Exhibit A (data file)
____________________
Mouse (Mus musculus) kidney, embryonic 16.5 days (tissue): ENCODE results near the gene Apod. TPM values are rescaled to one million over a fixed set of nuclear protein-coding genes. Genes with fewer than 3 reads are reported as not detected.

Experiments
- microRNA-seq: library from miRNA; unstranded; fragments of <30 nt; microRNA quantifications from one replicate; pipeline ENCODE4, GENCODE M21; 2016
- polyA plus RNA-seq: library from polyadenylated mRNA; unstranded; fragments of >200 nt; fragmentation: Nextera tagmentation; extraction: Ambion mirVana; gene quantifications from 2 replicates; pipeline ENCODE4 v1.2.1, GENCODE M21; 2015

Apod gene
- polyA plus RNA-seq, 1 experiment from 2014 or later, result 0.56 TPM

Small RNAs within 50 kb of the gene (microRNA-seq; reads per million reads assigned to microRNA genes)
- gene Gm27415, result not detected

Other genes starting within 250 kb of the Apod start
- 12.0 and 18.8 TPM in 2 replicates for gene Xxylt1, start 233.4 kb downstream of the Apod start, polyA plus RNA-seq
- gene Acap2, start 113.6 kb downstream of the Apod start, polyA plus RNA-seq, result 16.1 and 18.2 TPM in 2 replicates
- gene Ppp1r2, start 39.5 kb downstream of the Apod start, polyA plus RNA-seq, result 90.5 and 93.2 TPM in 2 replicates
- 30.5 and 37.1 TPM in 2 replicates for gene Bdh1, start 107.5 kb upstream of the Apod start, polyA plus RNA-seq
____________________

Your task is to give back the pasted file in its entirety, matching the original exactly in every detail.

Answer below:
Mouse (Mus musculus) kidney, embryonic 16.5 days (tissue): ENCODE results near the gene Apod. TPM values are rescaled to one million over a fixed set of nuclear protein-coding genes. Genes with fewer than 3 reads are reported as not detected.

Experiments
- microRNA-seq: library from miRNA; unstranded; fragments of <30 nt; microRNA quantifications from one replicate; pipeline ENCODE4, GENCODE M21; 2016
- polyA plus RNA-seq: library from polyadenylated mRNA; unstranded; fragments of >200 nt; fragmentation: Nextera tagmentation; extraction: Ambion mirVana; gene quantifications from 2 replicates; pipeline ENCODE4 v1.2.1, GENCODE M21; 2015

Apod gene
- polyA plus RNA-seq, 1 experiment from 2014 or later, result 0.56 TPM

Small RNAs within 50 kb of the gene (microRNA-seq; reads per million reads assigned to microRNA genes)
- gene Gm27415, result not detected

Other genes starting within 250 kb of the Apod start
- 12.0 and 18.8 TPM in 2 replicates for gene Xxylt1, start 233.4 kb downstream of the Apod start, polyA plus RNA-seq
- gene Acap2, start 113.6 kb downstream of the Apod start, polyA plus RNA-seq, result 16.1 and 18.2 TPM in 2 replicates
- gene Ppp1r2, start 39.5 kb downstream of the Apod start, polyA plus RNA-seq, result 90.5 and 93.2 TPM in 2 replicates
- 30.5 and 37.1 TPM in 2 replicates for gene Bdh1, start 107.5 kb upstream of the Apod start, polyA plus RNA-seq